Drugs and gun seized amid arrest of John Gilligan in Spain

Spanish police are investigating whether recovered weapon was used in Guerin murder

Former drugs gang leader John Gilligan has been arrested in the Alicante area of Spain where he moved following attempts on his life in Ireland. Video: Policía Nacional

Convicted drug dealer and former drug gang leader John Gilligan faces the prospect of spending most of the rest of his life in prison after being arrested in a police operation in Spain during which a gun and drugs were seized.

Checks were being made to determine if the gun seized may be the same firearm used by the Gilligan gang to murder crime journalist Veronica Guerin in 1996.

The Spanish police added that their detectives and the Garda had also received intelligence that guns were being prepared for delivery by the gang in Spain to their associates in Ireland. 
The Irish Times has learned the three guns, loaded with 9mm ammunition and "ready for use", reached their destination in Ireland and were seized here earlier this year. Garda are continuing to investigate a Dubliner, who is based in Ireland and known to Gilligan, in connection with the seizure.

If the drugs and gun are proven to be linked to Gilligan, now aged 68, he will be imprisoned for a very lengthy period in Spain. The Dublin man was in custody in southern Spain on Friday and was likely to remain locked up as the police investigation continues.


The firearm seized was a Colt Python revolver, the same type of gun that was used by the Gilligan gang to kill Ms Guerin. Garda sources said that when ballistics testing was conducted on the firearm by the Spanish police it would be crosschecked against the technical firearms evidence gathered during the Guerin murder inquiry in the 1990s.

The Spanish National Police has specifically referenced the possible link between the gun and the journalist's murder.

“A revolver has also been found buried in a garden, of the same make and model as the one used in the murder of a journalist that took place in Dublin in 1996 and whose possible relationship is being investigated,” it said.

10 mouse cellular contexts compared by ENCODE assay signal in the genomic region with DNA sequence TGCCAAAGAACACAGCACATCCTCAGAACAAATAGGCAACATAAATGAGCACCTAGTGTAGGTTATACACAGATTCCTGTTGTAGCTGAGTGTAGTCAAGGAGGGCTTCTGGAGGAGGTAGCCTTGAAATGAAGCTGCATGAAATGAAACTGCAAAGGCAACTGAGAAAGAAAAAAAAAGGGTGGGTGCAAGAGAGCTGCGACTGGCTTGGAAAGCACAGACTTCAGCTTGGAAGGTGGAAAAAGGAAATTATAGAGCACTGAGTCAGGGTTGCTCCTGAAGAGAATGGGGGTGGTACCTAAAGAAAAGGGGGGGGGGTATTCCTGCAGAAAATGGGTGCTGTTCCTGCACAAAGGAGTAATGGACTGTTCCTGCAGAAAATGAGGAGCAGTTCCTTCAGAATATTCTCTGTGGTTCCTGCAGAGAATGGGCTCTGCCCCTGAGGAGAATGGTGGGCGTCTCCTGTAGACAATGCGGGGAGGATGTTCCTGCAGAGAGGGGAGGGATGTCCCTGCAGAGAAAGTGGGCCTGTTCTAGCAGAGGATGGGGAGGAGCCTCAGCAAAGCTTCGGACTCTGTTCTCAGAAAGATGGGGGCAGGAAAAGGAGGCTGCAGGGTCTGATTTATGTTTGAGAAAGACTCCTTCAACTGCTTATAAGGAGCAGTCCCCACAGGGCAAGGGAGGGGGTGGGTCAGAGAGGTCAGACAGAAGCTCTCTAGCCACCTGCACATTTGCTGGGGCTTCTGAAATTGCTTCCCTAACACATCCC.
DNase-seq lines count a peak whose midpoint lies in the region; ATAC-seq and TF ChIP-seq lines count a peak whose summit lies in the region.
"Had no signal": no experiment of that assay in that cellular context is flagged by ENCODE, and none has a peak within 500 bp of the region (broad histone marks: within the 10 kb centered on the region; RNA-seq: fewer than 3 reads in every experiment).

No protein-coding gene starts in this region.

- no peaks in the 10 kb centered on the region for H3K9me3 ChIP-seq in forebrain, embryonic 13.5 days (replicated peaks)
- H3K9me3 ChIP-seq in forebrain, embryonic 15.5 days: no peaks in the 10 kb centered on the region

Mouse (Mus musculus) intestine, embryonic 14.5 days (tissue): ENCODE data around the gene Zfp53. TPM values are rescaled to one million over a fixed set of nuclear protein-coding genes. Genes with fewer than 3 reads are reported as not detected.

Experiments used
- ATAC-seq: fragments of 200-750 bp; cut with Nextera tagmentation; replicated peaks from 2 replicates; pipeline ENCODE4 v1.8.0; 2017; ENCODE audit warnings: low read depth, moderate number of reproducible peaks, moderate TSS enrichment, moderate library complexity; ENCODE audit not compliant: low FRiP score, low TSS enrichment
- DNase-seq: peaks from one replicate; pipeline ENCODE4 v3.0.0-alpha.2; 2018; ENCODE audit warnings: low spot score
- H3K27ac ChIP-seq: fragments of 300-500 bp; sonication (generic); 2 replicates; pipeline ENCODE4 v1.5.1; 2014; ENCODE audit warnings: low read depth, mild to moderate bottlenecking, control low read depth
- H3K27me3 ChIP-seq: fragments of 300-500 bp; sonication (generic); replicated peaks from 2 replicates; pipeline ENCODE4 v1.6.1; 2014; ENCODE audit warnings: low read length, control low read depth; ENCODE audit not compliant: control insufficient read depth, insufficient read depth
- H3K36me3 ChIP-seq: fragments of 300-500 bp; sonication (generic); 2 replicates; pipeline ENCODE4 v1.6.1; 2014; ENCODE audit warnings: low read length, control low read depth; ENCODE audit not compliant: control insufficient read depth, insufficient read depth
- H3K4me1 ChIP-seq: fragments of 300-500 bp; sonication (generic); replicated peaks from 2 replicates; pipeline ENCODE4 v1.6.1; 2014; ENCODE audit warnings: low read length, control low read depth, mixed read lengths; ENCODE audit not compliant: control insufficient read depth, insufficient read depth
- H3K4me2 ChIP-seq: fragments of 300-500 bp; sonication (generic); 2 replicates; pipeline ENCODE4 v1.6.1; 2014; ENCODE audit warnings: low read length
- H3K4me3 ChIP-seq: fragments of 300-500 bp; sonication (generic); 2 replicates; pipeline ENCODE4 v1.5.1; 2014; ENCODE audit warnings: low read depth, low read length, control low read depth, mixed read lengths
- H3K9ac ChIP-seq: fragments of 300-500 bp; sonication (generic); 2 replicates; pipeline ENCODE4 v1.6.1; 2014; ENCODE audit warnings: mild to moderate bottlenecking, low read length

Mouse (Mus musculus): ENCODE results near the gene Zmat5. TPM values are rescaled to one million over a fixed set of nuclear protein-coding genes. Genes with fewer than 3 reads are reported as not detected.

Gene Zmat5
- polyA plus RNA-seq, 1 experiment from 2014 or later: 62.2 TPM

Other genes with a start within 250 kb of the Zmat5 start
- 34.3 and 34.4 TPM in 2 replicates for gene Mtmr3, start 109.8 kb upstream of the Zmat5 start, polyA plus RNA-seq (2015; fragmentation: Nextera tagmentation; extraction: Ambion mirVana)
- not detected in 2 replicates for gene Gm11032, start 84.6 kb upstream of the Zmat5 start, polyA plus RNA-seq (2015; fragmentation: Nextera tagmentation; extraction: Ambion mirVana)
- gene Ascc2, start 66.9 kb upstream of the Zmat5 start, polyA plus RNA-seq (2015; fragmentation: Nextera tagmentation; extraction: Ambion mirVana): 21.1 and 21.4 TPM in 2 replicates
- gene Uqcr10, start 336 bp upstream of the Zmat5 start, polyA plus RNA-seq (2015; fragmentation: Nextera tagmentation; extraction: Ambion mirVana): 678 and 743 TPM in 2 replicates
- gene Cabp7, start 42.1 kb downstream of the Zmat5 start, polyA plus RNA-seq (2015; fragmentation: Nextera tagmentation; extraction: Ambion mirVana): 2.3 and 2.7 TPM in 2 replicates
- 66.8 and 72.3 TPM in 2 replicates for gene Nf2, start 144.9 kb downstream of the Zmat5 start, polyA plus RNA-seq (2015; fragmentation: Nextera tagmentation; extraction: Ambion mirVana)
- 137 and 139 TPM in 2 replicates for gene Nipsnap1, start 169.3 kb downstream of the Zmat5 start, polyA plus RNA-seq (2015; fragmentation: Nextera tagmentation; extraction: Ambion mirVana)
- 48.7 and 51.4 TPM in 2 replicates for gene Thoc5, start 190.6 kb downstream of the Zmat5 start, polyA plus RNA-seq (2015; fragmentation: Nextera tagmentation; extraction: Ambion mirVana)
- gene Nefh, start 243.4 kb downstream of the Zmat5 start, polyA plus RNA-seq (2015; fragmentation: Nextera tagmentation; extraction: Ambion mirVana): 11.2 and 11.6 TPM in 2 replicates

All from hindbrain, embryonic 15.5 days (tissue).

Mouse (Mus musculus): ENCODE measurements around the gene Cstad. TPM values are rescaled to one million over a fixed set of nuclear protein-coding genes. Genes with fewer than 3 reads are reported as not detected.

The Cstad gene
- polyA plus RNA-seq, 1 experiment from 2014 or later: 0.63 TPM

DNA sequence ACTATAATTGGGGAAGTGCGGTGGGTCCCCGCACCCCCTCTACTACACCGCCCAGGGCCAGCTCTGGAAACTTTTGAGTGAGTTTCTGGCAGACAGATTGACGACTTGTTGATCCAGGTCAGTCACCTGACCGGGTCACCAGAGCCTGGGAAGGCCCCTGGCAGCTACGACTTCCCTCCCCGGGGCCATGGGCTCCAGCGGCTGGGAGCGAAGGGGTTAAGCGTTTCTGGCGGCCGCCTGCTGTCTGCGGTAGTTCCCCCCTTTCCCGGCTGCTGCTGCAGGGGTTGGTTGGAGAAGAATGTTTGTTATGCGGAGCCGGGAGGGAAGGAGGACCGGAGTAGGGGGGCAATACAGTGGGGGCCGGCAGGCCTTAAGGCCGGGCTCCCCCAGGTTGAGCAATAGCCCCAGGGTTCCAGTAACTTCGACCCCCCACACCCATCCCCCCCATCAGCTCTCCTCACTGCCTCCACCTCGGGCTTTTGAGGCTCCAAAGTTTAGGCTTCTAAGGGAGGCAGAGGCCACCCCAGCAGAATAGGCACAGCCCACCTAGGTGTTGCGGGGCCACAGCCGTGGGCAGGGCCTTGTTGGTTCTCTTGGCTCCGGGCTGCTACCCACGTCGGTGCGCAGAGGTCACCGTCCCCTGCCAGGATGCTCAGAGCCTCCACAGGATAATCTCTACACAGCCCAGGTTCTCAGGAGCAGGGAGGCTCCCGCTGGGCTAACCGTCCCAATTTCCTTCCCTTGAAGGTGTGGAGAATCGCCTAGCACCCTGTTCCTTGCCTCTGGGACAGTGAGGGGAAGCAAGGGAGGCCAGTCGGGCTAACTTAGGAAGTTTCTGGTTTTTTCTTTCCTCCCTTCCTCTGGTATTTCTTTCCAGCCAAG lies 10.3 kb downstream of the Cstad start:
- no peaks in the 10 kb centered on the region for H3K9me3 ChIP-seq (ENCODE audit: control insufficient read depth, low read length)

“The Spanish agents are conducting negotiations with the Irish police to determine if it is the same weapon.”

The search operation at a property in Alicante, Spain, on Wednesday. Photograph: Videograb/Spanish National Police

Garda sources in Dublin said that while it was “not impossible” the gun used in the killing had laid buried in Spain where it was found on Wednesday, it would be “highly unusual” for a crime gang to retain such a murder weapon for such a long time.

Garda Headquarters in the Phoenix Park, Dublin, said it did not comment on individual cases, but confirmed it was working with the Spanish police about the arrest of an Irish man in southern Spain.

Pre-planned operation

Gilligan and five other people were all arrested on Wednesday in Alicante as part of a pre-planned operation by the Spanish National Police, supported by the Garda and the UK's National Crime Agency. The search operation saw armed police storm a house Gilligan was staying in, and was part of a wider investigation into criminals using the postal service to send "marijuana and hypnotic drugs to the United Kingdom and Ireland".

Spanish police confirmed the arrest of the six suspects as well as the seizure of 4kg of marijuana and 15,000 pills in the search. A further 4kg of marijuana buds and 11,000 pills were also found packed into parcels at four other properties.

“Those arrested, led by a well-known Irish criminal, were part of a violent group of drug and arms traffickers and specialised in sending illegal merchandise from Spain to the United Kingdom and Ireland through parcels,” Spanish police said, also releasing a video of Gilligan’s arrest.